New Peugeot 308 2022 review
Peugeot’s all-new 308 feels even more like a premium product, in keeping with the brand’s push upmarket. The French hatch has plenty in its armoury to trouble the likes of the VW Golf and Ford Focus, not to mention the many SUVs that have stolen sales over the past decade. But an awkward driving position and a lack of interior space slightly undermine the comfort, refinement and technology that the 308 offers.
The humble family hatchback has fallen out of favour with buyers craving an SUV, but all the major brands still have something to offer in the segment – not least because hatchbacks still sell in reasonable numbers. Which is why Peugeot has introduced a new 308. We’re driving the 1.2-litre PureTech here, which is likely to be the best-selling model.
We won’t dwell on the car’s looks for too long, although Peugeot has worked hard to give the 308 a distinctive style that makes some of its competitors look a tad dull. The firm’s trademark ‘fang’ daytime running lights sit astride pinched LED headlights that flow into the grille, and there are plenty of creases and slashes in the bodywork heading to the rear, which features ‘three-claw’ rear lights.
It all looks very premium, and this feel continues inside, with our GT Premium-spec car boasting a classy mix of fabric, piano-black plastic and man-made leather.
There are plenty of storage bins dotted around, too, although you’ll lose a tiny bit of room underneath the armrest in the hybrid models. Boot space also shrinks should you choose the hybrid, from a decent 412 litres to just 361 litres.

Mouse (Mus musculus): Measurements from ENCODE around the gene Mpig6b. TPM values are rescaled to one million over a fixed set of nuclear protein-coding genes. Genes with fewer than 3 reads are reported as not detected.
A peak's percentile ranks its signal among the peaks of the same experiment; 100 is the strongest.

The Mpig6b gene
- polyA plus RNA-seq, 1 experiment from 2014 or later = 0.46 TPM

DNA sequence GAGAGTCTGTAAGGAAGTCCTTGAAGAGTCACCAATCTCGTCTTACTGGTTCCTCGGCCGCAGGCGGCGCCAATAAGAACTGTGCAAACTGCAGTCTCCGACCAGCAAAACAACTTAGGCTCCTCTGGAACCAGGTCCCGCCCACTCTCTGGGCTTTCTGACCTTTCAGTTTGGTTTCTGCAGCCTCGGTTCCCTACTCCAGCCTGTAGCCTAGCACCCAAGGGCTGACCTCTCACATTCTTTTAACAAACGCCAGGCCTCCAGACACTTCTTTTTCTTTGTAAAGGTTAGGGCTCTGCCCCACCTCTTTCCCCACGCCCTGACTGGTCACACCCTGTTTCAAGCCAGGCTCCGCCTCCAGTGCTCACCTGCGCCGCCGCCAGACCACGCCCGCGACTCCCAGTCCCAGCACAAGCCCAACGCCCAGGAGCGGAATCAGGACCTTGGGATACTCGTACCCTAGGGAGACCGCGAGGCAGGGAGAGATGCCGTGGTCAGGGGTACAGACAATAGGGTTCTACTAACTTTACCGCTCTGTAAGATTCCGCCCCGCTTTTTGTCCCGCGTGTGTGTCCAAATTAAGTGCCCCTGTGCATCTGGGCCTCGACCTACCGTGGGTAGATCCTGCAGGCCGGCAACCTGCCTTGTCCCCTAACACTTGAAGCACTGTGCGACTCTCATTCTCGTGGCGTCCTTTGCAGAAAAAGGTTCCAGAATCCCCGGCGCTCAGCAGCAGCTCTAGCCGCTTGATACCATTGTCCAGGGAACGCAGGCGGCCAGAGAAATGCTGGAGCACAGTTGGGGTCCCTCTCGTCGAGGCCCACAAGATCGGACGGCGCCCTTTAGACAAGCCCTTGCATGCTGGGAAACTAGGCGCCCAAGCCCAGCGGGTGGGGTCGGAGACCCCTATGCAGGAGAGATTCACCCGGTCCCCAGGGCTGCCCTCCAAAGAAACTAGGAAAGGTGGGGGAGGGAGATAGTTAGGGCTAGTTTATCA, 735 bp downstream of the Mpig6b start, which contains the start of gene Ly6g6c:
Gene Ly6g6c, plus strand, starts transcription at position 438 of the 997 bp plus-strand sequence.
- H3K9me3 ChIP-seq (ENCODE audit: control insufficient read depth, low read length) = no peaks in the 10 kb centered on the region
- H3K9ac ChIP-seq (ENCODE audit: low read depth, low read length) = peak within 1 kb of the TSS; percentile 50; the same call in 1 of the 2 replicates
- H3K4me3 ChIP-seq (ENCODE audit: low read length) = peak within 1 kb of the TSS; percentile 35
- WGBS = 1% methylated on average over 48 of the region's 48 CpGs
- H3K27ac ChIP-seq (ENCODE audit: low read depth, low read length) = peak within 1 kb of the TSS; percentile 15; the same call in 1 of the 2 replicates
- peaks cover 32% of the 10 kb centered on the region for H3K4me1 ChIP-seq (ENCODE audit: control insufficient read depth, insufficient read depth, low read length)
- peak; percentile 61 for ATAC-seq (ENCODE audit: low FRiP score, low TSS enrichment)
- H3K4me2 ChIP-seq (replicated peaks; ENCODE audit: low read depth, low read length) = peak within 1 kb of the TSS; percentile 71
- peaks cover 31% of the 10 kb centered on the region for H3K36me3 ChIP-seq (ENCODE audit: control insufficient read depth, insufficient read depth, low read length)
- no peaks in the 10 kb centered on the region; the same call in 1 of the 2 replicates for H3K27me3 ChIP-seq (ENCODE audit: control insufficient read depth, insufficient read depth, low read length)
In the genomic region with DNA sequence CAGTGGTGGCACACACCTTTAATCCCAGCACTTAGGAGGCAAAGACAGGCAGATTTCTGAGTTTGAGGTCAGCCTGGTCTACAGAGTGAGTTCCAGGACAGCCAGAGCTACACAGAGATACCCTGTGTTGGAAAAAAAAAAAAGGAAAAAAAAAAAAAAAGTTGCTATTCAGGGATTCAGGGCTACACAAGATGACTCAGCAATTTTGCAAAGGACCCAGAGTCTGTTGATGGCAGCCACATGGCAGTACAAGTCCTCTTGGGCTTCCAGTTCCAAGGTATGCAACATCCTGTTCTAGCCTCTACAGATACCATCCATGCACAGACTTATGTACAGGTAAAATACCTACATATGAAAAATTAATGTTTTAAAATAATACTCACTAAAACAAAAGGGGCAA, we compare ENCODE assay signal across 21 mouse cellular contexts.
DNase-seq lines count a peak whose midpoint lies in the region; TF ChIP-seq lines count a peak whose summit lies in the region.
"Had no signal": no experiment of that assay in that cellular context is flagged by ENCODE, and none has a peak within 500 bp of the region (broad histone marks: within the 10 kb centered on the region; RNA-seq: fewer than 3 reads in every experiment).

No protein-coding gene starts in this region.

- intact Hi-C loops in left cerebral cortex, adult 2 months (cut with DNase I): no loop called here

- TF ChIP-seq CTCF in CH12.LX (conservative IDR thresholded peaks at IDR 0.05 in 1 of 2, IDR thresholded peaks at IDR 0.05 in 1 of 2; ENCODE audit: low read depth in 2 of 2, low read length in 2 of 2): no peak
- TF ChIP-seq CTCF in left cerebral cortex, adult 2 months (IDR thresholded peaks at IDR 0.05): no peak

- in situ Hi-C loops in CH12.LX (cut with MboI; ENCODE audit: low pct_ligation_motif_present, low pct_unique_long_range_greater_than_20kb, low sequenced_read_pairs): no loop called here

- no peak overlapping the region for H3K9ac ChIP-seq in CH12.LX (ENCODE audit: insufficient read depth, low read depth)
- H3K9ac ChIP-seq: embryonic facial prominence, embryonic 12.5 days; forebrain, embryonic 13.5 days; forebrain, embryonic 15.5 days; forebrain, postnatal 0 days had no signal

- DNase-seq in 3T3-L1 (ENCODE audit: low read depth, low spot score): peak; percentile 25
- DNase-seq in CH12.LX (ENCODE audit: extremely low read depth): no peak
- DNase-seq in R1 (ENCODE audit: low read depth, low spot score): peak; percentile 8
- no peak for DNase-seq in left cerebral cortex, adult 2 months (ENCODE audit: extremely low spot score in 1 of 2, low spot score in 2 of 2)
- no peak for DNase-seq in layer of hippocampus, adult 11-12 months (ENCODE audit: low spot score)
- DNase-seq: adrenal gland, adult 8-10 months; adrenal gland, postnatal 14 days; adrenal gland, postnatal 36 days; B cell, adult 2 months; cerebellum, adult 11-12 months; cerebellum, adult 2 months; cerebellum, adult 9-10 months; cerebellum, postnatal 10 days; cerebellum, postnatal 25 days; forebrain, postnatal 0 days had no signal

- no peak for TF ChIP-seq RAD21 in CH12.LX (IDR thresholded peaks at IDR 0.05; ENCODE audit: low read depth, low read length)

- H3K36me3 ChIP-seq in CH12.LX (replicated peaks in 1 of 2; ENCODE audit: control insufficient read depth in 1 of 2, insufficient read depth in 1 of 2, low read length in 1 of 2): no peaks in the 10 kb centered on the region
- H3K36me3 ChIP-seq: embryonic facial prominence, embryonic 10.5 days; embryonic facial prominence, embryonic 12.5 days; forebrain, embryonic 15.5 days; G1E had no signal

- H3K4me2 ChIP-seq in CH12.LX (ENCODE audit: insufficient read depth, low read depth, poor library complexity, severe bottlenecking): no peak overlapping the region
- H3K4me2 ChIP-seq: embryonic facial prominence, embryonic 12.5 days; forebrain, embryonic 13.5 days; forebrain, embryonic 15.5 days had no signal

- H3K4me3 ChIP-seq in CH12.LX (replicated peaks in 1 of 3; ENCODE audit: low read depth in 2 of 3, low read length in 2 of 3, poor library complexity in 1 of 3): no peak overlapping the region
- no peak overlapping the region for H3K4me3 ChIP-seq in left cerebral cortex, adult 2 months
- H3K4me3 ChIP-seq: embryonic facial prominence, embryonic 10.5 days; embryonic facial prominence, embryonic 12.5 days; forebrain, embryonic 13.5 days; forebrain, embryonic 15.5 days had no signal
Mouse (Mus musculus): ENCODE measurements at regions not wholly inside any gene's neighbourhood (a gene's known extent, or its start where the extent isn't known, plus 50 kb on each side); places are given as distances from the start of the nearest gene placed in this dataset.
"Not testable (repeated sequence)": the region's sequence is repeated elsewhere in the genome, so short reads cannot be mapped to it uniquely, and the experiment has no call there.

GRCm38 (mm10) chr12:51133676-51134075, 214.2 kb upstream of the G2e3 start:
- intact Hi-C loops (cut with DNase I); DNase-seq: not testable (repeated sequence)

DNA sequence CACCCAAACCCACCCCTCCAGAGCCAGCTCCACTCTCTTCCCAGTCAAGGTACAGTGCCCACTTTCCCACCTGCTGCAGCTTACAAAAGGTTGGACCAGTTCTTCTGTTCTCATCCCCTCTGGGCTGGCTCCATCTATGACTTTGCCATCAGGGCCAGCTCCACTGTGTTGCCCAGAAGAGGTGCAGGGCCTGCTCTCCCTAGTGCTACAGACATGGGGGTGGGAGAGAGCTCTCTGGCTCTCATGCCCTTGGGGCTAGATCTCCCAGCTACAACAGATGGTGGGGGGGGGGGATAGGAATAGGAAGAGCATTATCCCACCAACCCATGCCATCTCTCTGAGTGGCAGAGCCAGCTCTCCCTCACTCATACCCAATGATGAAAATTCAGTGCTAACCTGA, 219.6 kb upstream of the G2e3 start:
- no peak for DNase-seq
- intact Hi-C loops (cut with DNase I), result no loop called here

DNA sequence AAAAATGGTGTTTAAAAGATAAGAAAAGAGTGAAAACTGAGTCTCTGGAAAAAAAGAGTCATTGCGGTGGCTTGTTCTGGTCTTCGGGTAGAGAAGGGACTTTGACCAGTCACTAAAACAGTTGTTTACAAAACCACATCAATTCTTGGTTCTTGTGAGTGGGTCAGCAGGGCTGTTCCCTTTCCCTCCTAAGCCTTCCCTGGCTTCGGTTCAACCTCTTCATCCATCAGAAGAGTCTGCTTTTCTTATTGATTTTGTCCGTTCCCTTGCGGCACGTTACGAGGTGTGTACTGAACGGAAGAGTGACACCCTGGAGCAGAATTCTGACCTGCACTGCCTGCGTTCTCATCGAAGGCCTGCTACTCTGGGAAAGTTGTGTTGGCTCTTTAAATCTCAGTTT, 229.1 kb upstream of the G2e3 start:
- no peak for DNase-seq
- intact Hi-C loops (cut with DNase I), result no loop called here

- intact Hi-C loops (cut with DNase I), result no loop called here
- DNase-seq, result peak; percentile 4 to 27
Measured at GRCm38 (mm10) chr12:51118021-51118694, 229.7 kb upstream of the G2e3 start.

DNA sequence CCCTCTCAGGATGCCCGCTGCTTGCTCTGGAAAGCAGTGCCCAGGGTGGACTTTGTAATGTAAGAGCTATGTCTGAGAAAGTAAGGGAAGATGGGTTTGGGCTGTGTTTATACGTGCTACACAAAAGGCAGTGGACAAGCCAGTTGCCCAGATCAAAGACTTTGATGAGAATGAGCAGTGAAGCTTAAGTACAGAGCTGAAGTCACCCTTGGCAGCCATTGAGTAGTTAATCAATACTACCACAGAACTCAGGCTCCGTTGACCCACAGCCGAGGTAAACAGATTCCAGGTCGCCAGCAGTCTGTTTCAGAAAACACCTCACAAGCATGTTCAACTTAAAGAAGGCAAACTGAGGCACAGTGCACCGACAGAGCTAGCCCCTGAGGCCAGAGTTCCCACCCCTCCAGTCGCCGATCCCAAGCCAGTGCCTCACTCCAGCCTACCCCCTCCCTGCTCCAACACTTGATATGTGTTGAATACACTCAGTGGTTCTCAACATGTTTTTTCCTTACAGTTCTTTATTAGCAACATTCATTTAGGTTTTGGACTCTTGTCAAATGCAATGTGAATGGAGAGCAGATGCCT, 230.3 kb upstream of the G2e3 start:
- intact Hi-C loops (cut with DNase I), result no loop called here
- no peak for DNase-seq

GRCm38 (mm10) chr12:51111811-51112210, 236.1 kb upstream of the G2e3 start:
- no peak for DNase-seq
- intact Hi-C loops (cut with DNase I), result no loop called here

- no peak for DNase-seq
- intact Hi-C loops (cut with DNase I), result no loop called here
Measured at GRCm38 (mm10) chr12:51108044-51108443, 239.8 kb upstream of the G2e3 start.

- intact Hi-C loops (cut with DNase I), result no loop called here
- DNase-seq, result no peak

The latest 308 is based on the same EMP2 platform as the previous-generation car, plus many other models in the Stellantis group. However, while the platform offers some flexibility in layout, rear legroom in the 308 is cramped if you’re sitting behind someone tall. Thick C-pillars make it feel a bit claustrophobic in the back, too.
GT Premium models offer heated and electrically adjustable seats as standard. You also get Peugeot’s Drive Assist Pack Plus with lane positioning and adaptive cruise control, along with a 360-degree parking camera, lane assist and heated front seats with massaging function.
There’s a 10-inch digital dash and a 10.1-inch touchscreen, below which are Peugeot’s ‘i-Toggles’ that act as shortcuts to certain menus. They’re big and easy to use on the move, but sometimes you can accidentally press them if you rest your hand to use the main screen.
It all works relatively well, with decent graphics and responses, plus lots of features. But the i-Cockpit set-up means you have to sit quite high up so you can see the full driver’s display, otherwise some information will be completely blocked off by the flat-topped steering wheel.
On the move, the standard auto box delivers smooth shifts. The 128bhp 1.2 PureTech petrol engine isn’t especially pokey meaning a 0-62mph time of 9.7 seconds, so performance is best described as adequate, feeling lethargic at times. However it’s relatively quiet both around town and at motorway speeds.
The small steering wheel does give the 308 a sporty feel, but while the rack itself is quick and direct, there’s not a tremendous amount of feedback.
Peugeot has managed to mix sportiness with a comfortable ride, too. There’s plenty of grip and not much body roll, while even on the largest 18-inch wheels it glides relatively well over rough roads.
The 308 range starts from £24,635, but you’ll want to move to at least Allure Premium, which starts at £27,385, to really make the most of the Peugeot’s classy interior. Granted, most will be looking for a finance deal, and the Peugeot 308 looks even better on this front.
Based on an annual limit of 10,000 miles, an Allure Premium model will cost £285 per month over 48 months with a £5,000 deposit – a similarly specced Golf will cost £300. Step up to this high-spec GT Premium version, and you’ll be looking at £358, which still looks like reasonably good value.
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